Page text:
Stray Cat Diseases Transmissible to Humans

Josie F. Turner
By Josie F. Turner, Journalist specialized in Animal Welfare. April 28, 2020
Stray Cat Diseases Transmissible to Humans

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Cats which live indoors generally live twice as long as stray or feral cats. While much of this is down to having their food and shelter provided by humans, an important aspect of their care is down to health. Cat guardians have the responsibility of providing vaccinations and deworming schedules for the cat which will help safeguard them against some of the most common and infectious feline diseases. Stray cats are not often afford such safeguarding. Even the fact that an indoor cat has a roof over their head means they are protected from the elements.

Since stray cats are more susceptible to disease, AnimalWised looks at the stray cat diseases transmisible to humans. This way we can both protect ourselves and also know what we can do to help the stray and feral cat communities.

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  1. What disease are common to stray cats?
  2. Toxoplasmosis
  3. Rabies
  4. Cat-scratch disease (CSD)
  5. Ringworm
  6. Should we avoid petting stray cats?

What disease are common to stray cats?

Both stray cats and companion cats belong to the same species, Felis catus. For this reason, they are able to get the same diseases as each other. A virus or bacterial infection will not discriminate according to whether they are housed with a human being.

The reason we need to differentiate between stray cats and domestic cats is because the former are more susceptible to disease. While they will find places to take shelter, stray and feral cats are more exposed to the elements. They do not have our protection in the form of heating and housing. Poor weather conditions increase the risk of getting disease.

Another important factor is the fact that domestic cats have greater access to veterinary medicine. Not only will they have their guardians taking them to the veterinarian when they are unwell, they provide preventive medicine. This manifests in the form of regular checkups, vaccinations and deworming products. The latter helps to avoid parasites which can also spread disease. Ticks and fleas are common vectors for stray cats.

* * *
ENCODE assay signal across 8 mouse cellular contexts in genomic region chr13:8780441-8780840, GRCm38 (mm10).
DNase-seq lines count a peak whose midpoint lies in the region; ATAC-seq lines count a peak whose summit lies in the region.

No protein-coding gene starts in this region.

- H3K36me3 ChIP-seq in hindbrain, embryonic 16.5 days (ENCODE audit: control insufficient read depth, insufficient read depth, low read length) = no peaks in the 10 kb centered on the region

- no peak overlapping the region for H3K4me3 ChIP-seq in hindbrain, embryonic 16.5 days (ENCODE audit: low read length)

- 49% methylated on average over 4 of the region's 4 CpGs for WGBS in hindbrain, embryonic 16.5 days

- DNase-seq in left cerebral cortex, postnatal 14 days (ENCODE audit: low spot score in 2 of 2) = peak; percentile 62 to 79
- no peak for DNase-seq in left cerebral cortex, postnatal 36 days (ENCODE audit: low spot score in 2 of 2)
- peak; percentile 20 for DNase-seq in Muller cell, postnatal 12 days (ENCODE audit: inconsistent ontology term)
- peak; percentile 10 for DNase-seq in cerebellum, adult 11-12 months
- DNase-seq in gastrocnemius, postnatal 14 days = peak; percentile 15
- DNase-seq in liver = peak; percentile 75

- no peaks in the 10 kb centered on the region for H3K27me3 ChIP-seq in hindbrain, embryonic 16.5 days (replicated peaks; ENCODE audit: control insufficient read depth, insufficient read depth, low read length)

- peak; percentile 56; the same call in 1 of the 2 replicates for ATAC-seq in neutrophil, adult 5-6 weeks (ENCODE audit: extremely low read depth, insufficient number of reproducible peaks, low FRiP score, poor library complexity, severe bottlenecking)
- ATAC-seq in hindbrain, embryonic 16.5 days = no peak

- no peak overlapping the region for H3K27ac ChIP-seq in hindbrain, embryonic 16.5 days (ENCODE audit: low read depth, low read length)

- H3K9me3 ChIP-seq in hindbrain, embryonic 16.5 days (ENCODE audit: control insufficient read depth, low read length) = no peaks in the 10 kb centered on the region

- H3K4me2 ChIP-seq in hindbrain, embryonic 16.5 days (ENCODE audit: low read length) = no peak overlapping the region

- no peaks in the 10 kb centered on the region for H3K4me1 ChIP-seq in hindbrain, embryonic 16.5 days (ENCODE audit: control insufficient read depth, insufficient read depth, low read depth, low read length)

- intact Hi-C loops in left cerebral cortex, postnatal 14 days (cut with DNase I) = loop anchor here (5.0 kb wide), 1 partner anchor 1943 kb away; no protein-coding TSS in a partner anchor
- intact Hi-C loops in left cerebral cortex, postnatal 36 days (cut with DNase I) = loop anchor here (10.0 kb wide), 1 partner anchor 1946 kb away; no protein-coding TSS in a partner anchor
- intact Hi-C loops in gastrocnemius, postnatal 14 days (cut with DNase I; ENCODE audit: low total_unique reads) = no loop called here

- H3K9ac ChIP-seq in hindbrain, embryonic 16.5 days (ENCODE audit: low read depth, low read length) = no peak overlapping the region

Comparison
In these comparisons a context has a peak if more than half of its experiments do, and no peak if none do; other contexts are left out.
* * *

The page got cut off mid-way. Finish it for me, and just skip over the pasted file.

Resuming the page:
The transmission of disease is also more difficult for domestic cats. Many stray cats will live in feral cat colonies. These are large groups of cats which live together close to food resources and shelter. Such close proximity means a disease caught by any member of the group can spread very quickly to the rest. Cats which live in a home tend to either live alone or with other cats provided with the same precautions.

A zoonotic disease is one which infects an animal, but is transmissible to humans. Not all stray cat diseases are zoonotic, but the following are:

  • Toxoplasmosis
  • Rabies
  • Cat scratch disease
  • Ringworm

Below we provide more detail about these diseases. If you are worried about other zoonotic diseases, take a look at our article about dog diseases which can transfer to humans.


Toxoplasmosis is one of the most infectious diseases a cat can have. It is of concern to any human which may get it from a cat, but pregnant women are particularly at risk. So too are those with a compromised immune system, whether to age, preexisting condition or another reason. It is transmitted by a parasite called toxoplasma gondii which can be found in the feces of affected cats. While cats are the main host, it is one of the common parasitic pathologies which can affect both felines and humans.